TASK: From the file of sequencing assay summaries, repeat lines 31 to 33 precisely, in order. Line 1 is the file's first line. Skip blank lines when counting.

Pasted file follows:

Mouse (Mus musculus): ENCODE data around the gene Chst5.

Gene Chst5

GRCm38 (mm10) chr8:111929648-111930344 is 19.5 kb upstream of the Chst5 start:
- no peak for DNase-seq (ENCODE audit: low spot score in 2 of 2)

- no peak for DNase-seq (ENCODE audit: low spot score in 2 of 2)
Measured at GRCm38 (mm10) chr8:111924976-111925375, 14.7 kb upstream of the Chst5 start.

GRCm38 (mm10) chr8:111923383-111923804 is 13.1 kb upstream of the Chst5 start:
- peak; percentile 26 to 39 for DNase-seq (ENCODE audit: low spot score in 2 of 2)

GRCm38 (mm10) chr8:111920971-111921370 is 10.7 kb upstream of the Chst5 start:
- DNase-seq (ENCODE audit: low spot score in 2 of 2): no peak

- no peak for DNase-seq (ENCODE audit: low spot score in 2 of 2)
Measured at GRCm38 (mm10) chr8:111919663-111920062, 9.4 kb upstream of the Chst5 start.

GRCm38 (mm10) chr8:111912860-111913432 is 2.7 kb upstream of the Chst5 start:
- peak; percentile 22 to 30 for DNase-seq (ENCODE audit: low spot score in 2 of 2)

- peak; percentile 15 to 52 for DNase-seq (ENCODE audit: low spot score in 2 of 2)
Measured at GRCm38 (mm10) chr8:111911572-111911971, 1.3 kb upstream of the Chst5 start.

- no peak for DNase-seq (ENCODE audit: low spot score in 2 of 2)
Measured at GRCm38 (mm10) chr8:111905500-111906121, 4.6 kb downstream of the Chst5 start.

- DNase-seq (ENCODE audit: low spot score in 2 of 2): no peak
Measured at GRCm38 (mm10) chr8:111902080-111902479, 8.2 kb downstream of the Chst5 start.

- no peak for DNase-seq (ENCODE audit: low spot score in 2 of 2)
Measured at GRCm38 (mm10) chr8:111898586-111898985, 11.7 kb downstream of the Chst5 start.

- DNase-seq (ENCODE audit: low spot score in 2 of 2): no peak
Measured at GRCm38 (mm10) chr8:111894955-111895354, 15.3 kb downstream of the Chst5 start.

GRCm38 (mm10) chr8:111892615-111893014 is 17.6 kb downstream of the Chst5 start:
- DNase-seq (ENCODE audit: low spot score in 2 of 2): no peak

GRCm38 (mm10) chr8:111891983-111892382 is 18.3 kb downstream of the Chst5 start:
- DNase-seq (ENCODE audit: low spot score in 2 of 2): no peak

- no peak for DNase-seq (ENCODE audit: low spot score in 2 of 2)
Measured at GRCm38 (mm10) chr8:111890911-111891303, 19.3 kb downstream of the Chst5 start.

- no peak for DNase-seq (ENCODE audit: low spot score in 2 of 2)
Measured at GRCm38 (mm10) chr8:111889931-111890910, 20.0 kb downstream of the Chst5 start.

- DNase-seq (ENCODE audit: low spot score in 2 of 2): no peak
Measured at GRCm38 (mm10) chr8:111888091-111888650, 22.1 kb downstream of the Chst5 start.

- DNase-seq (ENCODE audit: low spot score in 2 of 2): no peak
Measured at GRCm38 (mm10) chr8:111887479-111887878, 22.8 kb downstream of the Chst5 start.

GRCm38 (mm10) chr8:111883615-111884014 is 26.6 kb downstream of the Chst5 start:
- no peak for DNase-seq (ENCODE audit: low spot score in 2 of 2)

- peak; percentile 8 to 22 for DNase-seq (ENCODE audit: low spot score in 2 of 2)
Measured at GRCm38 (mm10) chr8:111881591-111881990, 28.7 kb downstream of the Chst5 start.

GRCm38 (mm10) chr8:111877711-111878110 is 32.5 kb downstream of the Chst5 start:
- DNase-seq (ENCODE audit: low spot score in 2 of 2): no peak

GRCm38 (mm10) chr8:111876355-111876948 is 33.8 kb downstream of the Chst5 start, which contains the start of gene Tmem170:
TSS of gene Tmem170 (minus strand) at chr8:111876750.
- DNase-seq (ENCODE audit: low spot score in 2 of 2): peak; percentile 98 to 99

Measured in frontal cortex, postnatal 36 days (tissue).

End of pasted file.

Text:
- no peak for DNase-seq (ENCODE audit: low spot score in 2 of 2)
Measured at GRCm38 (mm10) chr8:111889931-111890910, 20.0 kb downstream of the Chst5 start.

- DNase-seq (ENCODE audit: low spot score in 2 of 2): no peak